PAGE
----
please evaluate my profile


Hi,

I've just taken the GMAT and scored 640 (Q49 V29). This is definitely a poor score. However, I strongly believe that the GMAT is only a part of the application, so I do not intend to retake the GMAT.

I'm interested in the following schools:

Insead: As Insead is very GMAT-Oriented, I assume with 640, it is beyond reach. Therefore I will not apply and save my time and their time.

LBS. (My favorite school)
IMD.
HEC
Oxbridge
Cranfield
How would you assess my chances? Here is my profile:

Nationality:
Moroccan / African: African students are a minority in almost all MBA programs (US and EU).
I hold also the German Citizenship

Education :
Engineering Diploma in Energy from a German Engineering school (Duration= 5 years) GPA 3,8
Master Degree in Renewable Energy from a German University (Duration= 2 years) - GPA 4,0
Practical Industry experience during my study time:
3 Months at Teleplan in Germany = Internship
1 year Full Time at Siemens in Germany = Internship and Thesis
6 Months Full Time at Coherent in Germany = Internship
5 Months Part Time as a technical assistant within the University.


Work Experience:
6 years.
Company: Siemens (Germany)
3 years as a Project Manager (Energy Industry)
1,5 year as Project Engineer (Solar Industry)
1,5 years as a Senior Project Manager (Energy Industry)
´
Languages :
I speak 4 languages.

Many Thanks in advance.

Hi,

I've just taken the GMAT and scored 640 (Q49 V29). This is definitely a poor score. However, I strongly believe that the GMAT is only a part of the application, so I do not intend to retake the GMAT.

I'm interested in the following schools:

Insead: As Insead is very GMAT-Oriented, I assume with 640, it is beyond reach. Therefore I will not apply and save my time and their time.

LBS. (My favorite school)
IMD.
HEC
Oxbridge
Cranfield
How would you assess my chances? Here is my profile:

Nationality:
Moroccan / African: African students are a minority in almost all MBA programs (US and EU).
I hold also the German Citizenship

Education :
Engineering Diploma in Energy from a German Engineering school (Duration= 5 years) GPA 3,8
Master Degree in Renewable Energy from a German University (Duration= 2 years) - GPA 4,0
Practical Industry experience during my study time:
3 Months at Teleplan in Germany = Internship
1 year Full Time at Siemens in Germany = Internship and Thesis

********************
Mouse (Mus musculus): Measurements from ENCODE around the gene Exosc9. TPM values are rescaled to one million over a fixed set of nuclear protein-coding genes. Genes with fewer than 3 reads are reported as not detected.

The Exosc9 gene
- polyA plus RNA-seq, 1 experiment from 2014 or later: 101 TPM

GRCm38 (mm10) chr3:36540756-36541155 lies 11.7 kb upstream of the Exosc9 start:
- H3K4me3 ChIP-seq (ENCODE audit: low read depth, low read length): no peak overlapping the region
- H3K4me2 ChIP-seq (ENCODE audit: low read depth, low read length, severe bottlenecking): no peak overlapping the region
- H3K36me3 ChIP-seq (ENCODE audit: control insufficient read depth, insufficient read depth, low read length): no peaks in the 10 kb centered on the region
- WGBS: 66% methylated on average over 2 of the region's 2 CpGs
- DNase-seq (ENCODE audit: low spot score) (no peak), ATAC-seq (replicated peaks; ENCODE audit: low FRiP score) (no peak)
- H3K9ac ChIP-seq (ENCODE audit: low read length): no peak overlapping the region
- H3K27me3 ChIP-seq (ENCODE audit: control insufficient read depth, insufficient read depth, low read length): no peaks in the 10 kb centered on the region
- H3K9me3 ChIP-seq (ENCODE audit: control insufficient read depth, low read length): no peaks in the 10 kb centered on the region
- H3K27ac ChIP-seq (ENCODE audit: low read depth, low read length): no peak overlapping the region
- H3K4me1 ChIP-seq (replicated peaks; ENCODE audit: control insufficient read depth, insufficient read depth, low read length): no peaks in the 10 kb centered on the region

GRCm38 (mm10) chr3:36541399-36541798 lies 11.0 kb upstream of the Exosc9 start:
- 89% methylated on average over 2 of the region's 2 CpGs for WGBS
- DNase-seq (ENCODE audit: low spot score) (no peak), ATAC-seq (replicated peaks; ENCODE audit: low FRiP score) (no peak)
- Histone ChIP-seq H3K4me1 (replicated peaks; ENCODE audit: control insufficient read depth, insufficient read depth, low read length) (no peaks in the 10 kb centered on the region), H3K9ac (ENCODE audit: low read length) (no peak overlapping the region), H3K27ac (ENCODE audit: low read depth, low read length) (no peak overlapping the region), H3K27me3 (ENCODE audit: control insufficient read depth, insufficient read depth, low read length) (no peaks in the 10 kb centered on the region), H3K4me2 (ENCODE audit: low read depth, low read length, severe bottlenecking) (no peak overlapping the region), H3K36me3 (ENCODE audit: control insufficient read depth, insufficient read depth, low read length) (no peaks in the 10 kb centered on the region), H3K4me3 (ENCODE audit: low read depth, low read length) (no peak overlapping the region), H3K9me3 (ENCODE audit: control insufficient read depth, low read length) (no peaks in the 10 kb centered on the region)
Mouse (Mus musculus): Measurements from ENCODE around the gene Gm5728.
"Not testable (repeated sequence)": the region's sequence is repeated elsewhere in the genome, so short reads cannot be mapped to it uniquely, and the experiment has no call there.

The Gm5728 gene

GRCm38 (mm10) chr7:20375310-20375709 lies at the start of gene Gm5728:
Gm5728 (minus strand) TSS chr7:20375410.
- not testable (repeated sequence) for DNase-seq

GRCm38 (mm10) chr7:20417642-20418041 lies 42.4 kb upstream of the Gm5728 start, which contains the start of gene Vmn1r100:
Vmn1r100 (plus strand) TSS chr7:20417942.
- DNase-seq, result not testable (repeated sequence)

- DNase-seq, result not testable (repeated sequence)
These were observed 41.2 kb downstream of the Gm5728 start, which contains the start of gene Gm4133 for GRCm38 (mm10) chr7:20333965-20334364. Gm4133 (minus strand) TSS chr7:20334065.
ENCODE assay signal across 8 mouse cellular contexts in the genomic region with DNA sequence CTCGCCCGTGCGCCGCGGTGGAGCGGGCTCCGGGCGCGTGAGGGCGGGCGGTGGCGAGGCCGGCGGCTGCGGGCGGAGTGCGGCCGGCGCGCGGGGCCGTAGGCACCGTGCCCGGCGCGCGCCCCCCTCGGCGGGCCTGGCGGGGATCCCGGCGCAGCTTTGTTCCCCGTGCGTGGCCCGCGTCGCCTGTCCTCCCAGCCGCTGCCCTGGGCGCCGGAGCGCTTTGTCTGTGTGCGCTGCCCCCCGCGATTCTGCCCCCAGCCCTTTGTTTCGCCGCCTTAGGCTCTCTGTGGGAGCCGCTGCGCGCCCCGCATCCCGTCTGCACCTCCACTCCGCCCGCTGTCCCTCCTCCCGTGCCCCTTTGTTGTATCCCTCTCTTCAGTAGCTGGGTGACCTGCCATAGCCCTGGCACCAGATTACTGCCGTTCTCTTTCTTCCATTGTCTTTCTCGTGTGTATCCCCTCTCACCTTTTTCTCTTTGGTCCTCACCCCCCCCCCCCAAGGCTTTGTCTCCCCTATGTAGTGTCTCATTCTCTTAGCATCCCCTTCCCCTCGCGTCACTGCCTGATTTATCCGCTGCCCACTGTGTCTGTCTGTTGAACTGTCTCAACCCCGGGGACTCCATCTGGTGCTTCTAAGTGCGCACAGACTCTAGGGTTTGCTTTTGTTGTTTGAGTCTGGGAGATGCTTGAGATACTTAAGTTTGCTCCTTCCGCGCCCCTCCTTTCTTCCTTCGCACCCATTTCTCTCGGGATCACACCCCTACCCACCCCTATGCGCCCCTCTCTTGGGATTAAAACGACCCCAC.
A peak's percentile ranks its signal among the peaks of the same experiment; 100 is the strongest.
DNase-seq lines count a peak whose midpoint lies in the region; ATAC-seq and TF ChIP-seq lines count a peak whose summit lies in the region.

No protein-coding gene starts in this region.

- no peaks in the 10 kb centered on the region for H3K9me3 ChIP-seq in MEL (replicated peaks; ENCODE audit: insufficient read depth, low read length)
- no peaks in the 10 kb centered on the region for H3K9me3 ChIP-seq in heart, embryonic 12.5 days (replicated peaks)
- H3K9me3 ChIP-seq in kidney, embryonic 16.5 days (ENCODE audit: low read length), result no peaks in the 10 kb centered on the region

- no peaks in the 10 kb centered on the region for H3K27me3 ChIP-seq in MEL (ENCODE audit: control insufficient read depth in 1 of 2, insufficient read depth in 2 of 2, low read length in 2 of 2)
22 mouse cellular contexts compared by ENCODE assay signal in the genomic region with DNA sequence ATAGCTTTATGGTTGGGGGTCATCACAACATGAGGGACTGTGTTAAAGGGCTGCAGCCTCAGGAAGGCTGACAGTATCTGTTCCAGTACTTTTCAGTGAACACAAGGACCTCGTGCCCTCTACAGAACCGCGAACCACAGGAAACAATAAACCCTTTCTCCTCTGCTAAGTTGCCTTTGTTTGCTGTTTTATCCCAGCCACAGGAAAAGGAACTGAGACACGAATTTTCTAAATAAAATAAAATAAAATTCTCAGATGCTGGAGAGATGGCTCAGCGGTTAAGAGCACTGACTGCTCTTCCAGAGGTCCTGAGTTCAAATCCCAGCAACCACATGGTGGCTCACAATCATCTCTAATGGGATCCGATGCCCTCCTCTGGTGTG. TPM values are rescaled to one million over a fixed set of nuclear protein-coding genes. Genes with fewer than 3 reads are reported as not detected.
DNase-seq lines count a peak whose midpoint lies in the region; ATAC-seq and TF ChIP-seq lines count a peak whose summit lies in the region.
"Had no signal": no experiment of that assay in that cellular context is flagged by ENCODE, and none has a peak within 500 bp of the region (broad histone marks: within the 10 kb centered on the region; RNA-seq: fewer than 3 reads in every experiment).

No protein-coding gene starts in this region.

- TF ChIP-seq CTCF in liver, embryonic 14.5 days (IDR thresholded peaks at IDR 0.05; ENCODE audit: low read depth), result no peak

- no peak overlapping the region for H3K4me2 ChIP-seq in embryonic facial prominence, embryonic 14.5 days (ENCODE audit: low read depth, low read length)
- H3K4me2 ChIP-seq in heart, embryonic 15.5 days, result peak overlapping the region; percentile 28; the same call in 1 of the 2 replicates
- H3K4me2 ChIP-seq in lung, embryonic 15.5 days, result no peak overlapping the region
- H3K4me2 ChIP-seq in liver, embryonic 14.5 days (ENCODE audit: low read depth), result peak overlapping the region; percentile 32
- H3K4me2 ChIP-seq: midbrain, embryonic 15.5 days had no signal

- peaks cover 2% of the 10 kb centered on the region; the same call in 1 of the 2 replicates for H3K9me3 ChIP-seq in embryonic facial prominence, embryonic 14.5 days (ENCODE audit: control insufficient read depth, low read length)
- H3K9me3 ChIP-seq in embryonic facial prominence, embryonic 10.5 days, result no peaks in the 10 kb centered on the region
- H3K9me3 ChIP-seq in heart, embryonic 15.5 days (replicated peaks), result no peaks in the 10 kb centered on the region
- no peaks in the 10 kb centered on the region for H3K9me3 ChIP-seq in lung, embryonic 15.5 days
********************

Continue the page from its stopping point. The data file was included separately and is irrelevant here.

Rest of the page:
6 Months Full Time at Coherent in Germany = Internship
5 Months Part Time as a technical assistant within the University.


Work Experience:
6 years.
Company: Siemens (Germany)
3 years as a Project Manager (Energy Industry)
1,5 year as Project Engineer (Solar Industry)
1,5 years as a Senior Project Manager (Energy Industry)
´
Languages :
I speak 4 languages.

Many Thanks in advance.




quote
Duncan

Take a look at http://www.find-mba.com/board/27082/ The GMAT is only one part, but it's the most important part. Assuming that you're a man, I don't think you can look much above schools with a 670 average.

Ignore schools in Tier 1; pick one stretch school from Tier 2 and then pick the rest from Tier 3.

Take a look at http://www.find-mba.com/board/27082/ The GMAT is only one part, but it's the most important part. Assuming that you're a man, I don't think you can look much above schools with a 670 average.

Ignore schools in Tier 1; pick one stretch school from Tier 2 and then pick the rest from Tier 3.
quote
maubia

If you feel comfortable you might try the Cranfield test instead of showing the GMAT

If you feel comfortable you might try the Cranfield test instead of showing the GMAT
quote
ezra


LBS. (My favorite school)
IMD.
HEC
Oxbridge
Cranfield

With a 640 GMAT these will all be reach schools - the only one you're competitive at would be HEC Paris. If you're not willing to retake the GMAT, I'd apply to that one, and maybe one or two other schools you'd be competitive at as safety schools (Manchester or Hult, for example.) Then maybe one long-shot school - although keep in mind that at a school like LBS, even the GMAT score of the bottom 10th percentile of admitted students is still 650.

<blockquote>
LBS. (My favorite school)
IMD.
HEC
Oxbridge
Cranfield
</blockquote>